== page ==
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Sitting in his dressing room after an early performance at Cambridge's Nightstage last weekend, Dave Herlihy sounds like a man on the fringe. He blasts the pop music establishment with words that could easily have come from a disgruntled starving musician, a victim of the corporate interests which dominate the music industry.
"Most popular artists aren't interested in doing anything worthwhile," he complains. "I don't want success on any terms. I don't care about being a guy in leather pants with no underwear," he says.
But Dave Herlihy and his band, O-Positive, are far from the fringe. After years of playing the local club scene, the band recently released their first album with Epic Records, and this week opened for Sinead O'Connor concerts at Great Woods. Now, with their first video getting airplay on MTV, O-Positive seems on the verge of making the big breakthrough to the elusive Mainstream.
Despite the band's recent popularity, Herlihy's retains his "fringe" voice, a rebellious testament to the postmodern contradictions which embody both the band's music and its success. In some ways, O-Positive seems to be the beneficiary of a true establishment success story: via "musical survival of the fittest," O-Positive stood out from dozens--maybe even hundreds--of struggling local bands to win the recording contract they deserved.
But on another level, O-Positive is the exception rather than the rule. They are the band that struggled for years as a local favorite, with little or no recognition on the national scene. With the release of their second album on an independent label, they earned a loyal following. They were able to channel this support into radio airplay--first on college stations and then on commercial stations. Soon O-Positive broke into the mainstream in a way few of today's mass-produced, pre-fabricated pop stars do.
Because they are in the unusual position of being a nationally known band that still plays local clubs, O-Positive is free of the reputation and "sound" which burden so many mainstream groups--they can sport a casual disregard for the pop music establishment, while unashamedly accepting its rewards. "We just play what we like," Herlihy says. "We dont try to write songs for anyone else."
Herlihy's words, his disregard for the demographics which so obsess record promoters, echo a sentiment that performers frequently express. "We haven't really worried about how [our music] is going to be received," he says proudly. "We just try to get ourselves excited about it."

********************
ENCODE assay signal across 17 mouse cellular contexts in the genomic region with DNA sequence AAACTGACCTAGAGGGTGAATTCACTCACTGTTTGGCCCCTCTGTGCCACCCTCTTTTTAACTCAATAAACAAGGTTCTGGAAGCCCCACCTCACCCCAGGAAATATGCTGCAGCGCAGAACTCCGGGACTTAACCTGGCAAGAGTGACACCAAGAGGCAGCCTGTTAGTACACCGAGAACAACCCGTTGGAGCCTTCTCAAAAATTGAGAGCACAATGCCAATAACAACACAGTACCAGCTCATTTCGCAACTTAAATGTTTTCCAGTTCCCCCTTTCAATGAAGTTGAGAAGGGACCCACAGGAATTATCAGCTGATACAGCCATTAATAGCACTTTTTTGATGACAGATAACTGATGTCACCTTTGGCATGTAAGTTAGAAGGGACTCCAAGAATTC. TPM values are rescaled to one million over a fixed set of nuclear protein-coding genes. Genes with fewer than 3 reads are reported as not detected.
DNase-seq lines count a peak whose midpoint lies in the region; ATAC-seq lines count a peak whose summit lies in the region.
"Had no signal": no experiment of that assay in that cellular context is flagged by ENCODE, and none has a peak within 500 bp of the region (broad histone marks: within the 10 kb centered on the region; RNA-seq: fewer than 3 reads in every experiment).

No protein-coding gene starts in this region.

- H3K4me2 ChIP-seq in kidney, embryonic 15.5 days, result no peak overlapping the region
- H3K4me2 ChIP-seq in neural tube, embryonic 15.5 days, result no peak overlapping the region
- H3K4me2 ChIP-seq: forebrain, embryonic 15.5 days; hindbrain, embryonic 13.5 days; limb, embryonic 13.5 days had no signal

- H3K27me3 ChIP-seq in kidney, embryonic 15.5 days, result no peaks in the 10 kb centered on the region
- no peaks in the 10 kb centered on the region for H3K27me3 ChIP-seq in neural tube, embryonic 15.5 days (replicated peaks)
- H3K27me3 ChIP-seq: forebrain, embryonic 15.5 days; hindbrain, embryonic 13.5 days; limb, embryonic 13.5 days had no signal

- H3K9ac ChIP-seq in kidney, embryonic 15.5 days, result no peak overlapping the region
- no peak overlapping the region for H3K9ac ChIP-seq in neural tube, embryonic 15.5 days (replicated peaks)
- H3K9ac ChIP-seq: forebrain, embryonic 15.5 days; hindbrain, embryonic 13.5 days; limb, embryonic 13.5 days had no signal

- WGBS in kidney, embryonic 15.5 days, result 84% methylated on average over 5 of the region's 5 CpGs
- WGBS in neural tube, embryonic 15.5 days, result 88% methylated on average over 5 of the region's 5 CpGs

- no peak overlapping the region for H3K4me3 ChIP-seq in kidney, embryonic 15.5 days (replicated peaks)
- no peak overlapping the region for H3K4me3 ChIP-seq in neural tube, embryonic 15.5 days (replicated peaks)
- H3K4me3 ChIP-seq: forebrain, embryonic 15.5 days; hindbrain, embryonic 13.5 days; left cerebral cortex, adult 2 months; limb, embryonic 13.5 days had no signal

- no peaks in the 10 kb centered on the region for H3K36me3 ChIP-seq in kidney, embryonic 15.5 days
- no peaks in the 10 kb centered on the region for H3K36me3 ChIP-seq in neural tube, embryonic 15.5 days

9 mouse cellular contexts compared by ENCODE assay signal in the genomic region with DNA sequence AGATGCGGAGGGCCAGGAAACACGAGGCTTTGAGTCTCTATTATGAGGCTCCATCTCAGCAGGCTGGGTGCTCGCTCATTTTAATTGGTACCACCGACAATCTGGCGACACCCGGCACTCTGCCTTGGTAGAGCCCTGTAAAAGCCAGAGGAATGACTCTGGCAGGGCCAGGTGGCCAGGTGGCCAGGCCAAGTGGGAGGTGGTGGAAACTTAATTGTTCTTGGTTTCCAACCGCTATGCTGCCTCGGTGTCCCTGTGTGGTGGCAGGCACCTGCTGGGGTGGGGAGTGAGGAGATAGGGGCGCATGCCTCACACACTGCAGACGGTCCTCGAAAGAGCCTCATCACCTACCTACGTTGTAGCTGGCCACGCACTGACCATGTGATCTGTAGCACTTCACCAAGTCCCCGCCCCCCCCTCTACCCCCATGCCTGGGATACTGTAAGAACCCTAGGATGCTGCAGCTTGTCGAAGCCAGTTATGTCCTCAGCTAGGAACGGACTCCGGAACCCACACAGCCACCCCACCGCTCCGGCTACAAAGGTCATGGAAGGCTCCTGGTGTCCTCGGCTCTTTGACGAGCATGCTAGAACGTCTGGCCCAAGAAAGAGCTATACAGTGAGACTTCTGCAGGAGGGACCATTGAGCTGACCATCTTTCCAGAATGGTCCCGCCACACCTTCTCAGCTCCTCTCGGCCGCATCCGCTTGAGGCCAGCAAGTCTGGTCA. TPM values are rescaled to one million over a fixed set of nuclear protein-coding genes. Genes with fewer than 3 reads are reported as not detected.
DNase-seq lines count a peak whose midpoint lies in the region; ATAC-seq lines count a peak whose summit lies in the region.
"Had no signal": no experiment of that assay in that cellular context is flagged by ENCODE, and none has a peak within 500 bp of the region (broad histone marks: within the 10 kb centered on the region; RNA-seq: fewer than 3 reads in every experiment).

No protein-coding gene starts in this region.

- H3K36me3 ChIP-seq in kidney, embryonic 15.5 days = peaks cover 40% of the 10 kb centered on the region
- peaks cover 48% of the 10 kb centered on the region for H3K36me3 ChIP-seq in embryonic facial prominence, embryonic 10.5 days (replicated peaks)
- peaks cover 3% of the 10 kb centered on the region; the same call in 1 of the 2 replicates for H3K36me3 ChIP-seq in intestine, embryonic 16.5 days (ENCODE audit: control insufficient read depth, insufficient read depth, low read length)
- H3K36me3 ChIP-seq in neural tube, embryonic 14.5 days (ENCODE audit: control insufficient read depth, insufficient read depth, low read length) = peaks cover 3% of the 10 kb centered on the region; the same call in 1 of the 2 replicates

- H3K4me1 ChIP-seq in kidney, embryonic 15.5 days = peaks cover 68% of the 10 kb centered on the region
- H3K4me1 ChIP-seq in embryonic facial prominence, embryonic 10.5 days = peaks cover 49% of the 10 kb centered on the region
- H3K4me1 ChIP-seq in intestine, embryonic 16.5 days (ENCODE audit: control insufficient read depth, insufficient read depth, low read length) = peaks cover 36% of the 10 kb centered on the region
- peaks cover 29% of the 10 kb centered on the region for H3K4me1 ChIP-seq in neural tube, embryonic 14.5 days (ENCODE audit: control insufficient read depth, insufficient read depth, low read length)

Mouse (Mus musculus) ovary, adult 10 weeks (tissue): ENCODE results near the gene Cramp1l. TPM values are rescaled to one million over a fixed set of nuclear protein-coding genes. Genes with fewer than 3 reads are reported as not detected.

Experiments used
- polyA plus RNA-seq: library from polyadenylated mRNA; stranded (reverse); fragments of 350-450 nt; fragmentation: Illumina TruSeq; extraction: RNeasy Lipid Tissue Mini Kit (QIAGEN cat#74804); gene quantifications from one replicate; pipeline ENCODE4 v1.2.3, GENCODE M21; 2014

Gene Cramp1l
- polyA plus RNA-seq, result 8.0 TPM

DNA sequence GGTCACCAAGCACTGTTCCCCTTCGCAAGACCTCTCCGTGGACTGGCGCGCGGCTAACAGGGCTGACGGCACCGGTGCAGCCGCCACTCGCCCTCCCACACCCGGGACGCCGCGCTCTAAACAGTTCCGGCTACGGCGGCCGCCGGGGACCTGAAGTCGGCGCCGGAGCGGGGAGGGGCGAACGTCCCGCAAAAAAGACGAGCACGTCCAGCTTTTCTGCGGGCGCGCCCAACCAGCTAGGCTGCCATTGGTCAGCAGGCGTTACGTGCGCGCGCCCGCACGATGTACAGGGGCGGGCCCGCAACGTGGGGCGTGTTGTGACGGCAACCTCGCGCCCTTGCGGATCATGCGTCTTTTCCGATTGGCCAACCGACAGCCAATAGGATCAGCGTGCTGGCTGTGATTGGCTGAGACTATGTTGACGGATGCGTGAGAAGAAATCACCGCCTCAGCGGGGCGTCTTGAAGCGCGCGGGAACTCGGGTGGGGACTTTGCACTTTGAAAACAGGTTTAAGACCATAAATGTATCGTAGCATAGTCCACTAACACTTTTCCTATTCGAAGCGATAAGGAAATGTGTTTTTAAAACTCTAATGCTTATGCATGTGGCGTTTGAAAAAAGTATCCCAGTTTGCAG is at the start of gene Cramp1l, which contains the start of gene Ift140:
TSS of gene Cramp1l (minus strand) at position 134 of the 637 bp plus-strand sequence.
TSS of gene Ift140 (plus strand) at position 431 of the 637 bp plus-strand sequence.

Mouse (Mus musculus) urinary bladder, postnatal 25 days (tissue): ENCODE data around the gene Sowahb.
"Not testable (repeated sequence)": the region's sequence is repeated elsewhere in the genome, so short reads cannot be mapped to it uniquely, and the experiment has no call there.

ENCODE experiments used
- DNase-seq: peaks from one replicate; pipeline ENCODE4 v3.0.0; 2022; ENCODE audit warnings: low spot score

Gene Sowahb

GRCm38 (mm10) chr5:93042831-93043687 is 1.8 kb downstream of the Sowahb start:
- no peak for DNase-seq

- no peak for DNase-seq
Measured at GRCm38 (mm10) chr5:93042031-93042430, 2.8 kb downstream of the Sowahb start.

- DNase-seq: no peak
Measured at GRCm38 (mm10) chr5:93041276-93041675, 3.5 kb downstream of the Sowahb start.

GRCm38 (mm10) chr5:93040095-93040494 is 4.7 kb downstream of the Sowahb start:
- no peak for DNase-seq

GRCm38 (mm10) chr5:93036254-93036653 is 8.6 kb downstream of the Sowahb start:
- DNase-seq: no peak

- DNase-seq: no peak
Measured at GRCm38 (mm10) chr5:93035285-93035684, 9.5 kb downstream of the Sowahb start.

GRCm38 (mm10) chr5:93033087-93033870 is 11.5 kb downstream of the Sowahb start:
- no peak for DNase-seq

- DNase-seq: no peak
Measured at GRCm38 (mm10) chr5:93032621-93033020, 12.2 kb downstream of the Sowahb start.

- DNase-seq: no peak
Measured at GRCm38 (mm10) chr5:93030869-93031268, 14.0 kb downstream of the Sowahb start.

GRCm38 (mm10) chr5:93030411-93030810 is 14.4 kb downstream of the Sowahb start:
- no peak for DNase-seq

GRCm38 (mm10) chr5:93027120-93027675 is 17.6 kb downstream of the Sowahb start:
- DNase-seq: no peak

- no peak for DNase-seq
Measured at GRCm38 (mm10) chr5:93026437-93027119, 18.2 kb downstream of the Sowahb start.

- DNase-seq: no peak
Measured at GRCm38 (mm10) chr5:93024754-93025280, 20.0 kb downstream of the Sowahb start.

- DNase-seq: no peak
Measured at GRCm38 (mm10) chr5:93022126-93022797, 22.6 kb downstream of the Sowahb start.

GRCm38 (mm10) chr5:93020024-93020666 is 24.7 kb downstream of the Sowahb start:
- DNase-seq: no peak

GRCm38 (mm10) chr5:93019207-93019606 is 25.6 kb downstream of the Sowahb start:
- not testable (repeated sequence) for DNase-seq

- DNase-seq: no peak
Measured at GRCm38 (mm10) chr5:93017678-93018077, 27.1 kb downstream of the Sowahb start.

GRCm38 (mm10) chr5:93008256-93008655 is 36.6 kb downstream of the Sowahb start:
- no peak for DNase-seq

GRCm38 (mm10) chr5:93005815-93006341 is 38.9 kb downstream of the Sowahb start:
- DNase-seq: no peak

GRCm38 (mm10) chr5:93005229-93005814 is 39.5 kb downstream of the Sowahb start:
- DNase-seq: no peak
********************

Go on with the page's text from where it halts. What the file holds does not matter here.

What distinguishes Herlihy's words from those of so many other defiant pop stars is the music that backs it up. At first listen, O-Positive sounds like an REM clone--a fact which Herlihy attributes to the similarity between his voice and the voice of REM's lead singer. But O-Positive is more than just another post-pop band with whiny and slightly off-key lead vocals.
Thoughtful lyrics and interesting chord changes serve to establish the band's musical credibility. But what sets O-Positive apart is their synthesis of eclectic musical styles and sounds into a logical, although seldom highly-polished, product. Herlihy prides himself on the ability to use musicians such as violinist Peter Rhee and trumpeter Artie Barbato in a way that transcends a token nod to the non-guitar musical universe.
"Hope the Boat" --the opening chords of which are a dead ringer for those of Al Stewart's "Year of the Cat" --uses real rock violin, not just classical violin juxtaposed with a rock beat. And in "Overflow," Herlihy plays the socket wrench, with intriguing results.
Perhaps the greatest testament to O-Positive's eclectic embrace of diverse musical genres is "Innernational" --a dance tune with a synthesizer-driven baseline that exposes most current dance songs for the amateur efforts that they are. The song--which Herlihy described in concert as "a political song that's not about parties" --engages Barbato in an all-out trumpet-synth jam which is nothing less than uplifting. "It isnt just `Do me baby, take off your clothes'," Herlihy says, comparing his song, which includes the line "No Das Kapital," to current dance hits. "I don't want to do a dance song like that."
The song's success goes beyond its obvious pop appeal. With "Innernational," Herlihy succeeds in creating a good dance song, distinguishing between his distaste for current pop and the concept of pop music itself. "I love pop music. Rather, I love what pop music could be," he corrects himself. "Top-40 should be cooler than it is."
The apparent contradictions which pervade O-Positive's music are even present in the band's promotional material. Stephanie Bucci, the band's publicist, explains in a press release that the name of the group's new album is representative of themes present in their music.
"`Toy Boat Toy Boat Toy Boat' is symbolic for the album in that it conveys an unexplained innocence a child has when he's growing up," the announcement matter-of-factly explains. "Everything is new to a child, all uncharted waters."
Herlihy, however, tells a different story. "It's just a tongue twister, you know," he says, demonstrating the title's difficult pronunciation. "We just wanted to have some fun. We wanted to hear the deejays say it, like they're chewing molasses."
Despite the bands' denials, there is meaning in O-Positive's music. And that meaning comes not only from the music itself, but also from its contradictions. In an industry that insists on predictability and continuity, O-Positive's eclecticism defies all the rules. But, as Herlihy puts it, perhaps that is what is needed to restore pop music to "what pop music could be."
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